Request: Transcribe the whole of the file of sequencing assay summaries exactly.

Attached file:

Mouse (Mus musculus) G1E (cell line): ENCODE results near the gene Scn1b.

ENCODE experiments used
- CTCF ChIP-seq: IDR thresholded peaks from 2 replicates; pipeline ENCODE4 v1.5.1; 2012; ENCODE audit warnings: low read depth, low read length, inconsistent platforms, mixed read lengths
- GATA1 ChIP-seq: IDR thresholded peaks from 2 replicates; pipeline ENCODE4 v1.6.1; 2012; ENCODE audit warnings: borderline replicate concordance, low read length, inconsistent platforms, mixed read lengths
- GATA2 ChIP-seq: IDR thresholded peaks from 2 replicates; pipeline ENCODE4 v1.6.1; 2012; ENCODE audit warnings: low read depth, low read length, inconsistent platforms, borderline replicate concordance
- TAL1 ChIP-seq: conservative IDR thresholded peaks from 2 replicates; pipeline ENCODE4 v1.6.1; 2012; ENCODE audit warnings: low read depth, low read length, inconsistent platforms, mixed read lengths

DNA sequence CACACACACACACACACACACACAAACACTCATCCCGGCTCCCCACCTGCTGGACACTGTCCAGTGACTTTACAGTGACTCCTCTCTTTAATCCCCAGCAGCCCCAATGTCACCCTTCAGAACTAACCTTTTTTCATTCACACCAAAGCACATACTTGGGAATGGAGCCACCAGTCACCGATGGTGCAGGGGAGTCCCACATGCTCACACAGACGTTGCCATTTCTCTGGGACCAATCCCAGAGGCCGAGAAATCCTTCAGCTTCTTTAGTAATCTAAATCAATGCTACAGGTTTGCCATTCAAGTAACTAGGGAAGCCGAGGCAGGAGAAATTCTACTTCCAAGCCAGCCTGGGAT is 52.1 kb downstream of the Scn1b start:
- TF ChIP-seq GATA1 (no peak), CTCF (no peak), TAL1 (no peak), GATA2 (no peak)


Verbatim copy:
Mouse (Mus musculus) G1E (cell line): ENCODE results near the gene Scn1b.

ENCODE experiments used
- CTCF ChIP-seq: IDR thresholded peaks from 2 replicates; pipeline ENCODE4 v1.5.1; 2012; ENCODE audit warnings: low read depth, low read length, inconsistent platforms, mixed read lengths
- GATA1 ChIP-seq: IDR thresholded peaks from 2 replicates; pipeline ENCODE4 v1.6.1; 2012; ENCODE audit warnings: borderline replicate concordance, low read length, inconsistent platforms, mixed read lengths
- GATA2 ChIP-seq: IDR thresholded peaks from 2 replicates; pipeline ENCODE4 v1.6.1; 2012; ENCODE audit warnings: low read depth, low read length, inconsistent platforms, borderline replicate concordance
- TAL1 ChIP-seq: conservative IDR thresholded peaks from 2 replicates; pipeline ENCODE4 v1.6.1; 2012; ENCODE audit warnings: low read depth, low read length, inconsistent platforms, mixed read lengths

DNA sequence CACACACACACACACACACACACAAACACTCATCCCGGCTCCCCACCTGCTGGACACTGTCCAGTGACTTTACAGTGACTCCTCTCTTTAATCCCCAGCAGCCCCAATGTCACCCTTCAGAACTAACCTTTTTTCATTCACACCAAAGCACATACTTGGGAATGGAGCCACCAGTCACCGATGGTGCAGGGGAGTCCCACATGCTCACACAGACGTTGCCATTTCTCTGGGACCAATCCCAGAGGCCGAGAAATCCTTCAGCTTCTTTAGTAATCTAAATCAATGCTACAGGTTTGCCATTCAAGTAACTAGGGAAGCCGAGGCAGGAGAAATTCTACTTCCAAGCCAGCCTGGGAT is 52.1 kb downstream of the Scn1b start:
- TF ChIP-seq GATA1 (no peak), CTCF (no peak), TAL1 (no peak), GATA2 (no peak)